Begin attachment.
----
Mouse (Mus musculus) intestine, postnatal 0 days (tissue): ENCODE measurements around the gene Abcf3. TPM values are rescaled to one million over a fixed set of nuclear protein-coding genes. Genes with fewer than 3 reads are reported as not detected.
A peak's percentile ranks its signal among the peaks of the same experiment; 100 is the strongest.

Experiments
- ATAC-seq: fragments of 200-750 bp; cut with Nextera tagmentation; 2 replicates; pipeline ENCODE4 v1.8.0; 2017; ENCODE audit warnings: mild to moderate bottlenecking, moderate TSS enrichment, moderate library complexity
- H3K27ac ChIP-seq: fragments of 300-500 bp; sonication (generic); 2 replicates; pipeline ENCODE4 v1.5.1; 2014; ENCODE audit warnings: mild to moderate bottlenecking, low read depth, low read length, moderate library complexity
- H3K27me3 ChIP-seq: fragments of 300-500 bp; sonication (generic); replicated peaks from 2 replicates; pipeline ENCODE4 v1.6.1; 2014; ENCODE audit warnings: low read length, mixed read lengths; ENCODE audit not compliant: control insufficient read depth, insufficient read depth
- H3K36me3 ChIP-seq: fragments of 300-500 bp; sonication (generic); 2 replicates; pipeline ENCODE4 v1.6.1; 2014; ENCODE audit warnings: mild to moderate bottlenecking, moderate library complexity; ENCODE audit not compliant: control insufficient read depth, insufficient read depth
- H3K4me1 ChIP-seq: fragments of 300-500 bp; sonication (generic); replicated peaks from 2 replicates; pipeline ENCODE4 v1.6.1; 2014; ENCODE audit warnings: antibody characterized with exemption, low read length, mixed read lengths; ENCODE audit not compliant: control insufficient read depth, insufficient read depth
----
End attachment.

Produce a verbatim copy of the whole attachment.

Mouse (Mus musculus) intestine, postnatal 0 days (tissue): ENCODE measurements around the gene Abcf3. TPM values are rescaled to one million over a fixed set of nuclear protein-coding genes. Genes with fewer than 3 reads are reported as not detected.
A peak's percentile ranks its signal among the peaks of the same experiment; 100 is the strongest.

Experiments
- ATAC-seq: fragments of 200-750 bp; cut with Nextera tagmentation; 2 replicates; pipeline ENCODE4 v1.8.0; 2017; ENCODE audit warnings: mild to moderate bottlenecking, moderate TSS enrichment, moderate library complexity
- H3K27ac ChIP-seq: fragments of 300-500 bp; sonication (generic); 2 replicates; pipeline ENCODE4 v1.5.1; 2014; ENCODE audit warnings: mild to moderate bottlenecking, low read depth, low read length, moderate library complexity
- H3K27me3 ChIP-seq: fragments of 300-500 bp; sonication (generic); replicated peaks from 2 replicates; pipeline ENCODE4 v1.6.1; 2014; ENCODE audit warnings: low read length, mixed read lengths; ENCODE audit not compliant: control insufficient read depth, insufficient read depth
- H3K36me3 ChIP-seq: fragments of 300-500 bp; sonication (generic); 2 replicates; pipeline ENCODE4 v1.6.1; 2014; ENCODE audit warnings: mild to moderate bottlenecking, moderate library complexity; ENCODE audit not compliant: control insufficient read depth, insufficient read depth
- H3K4me1 ChIP-seq: fragments of 300-500 bp; sonication (generic); replicated peaks from 2 replicates; pipeline ENCODE4 v1.6.1; 2014; ENCODE audit warnings: antibody characterized with exemption, low read length, mixed read lengths; ENCODE audit not compliant: control insufficient read depth, insufficient read depth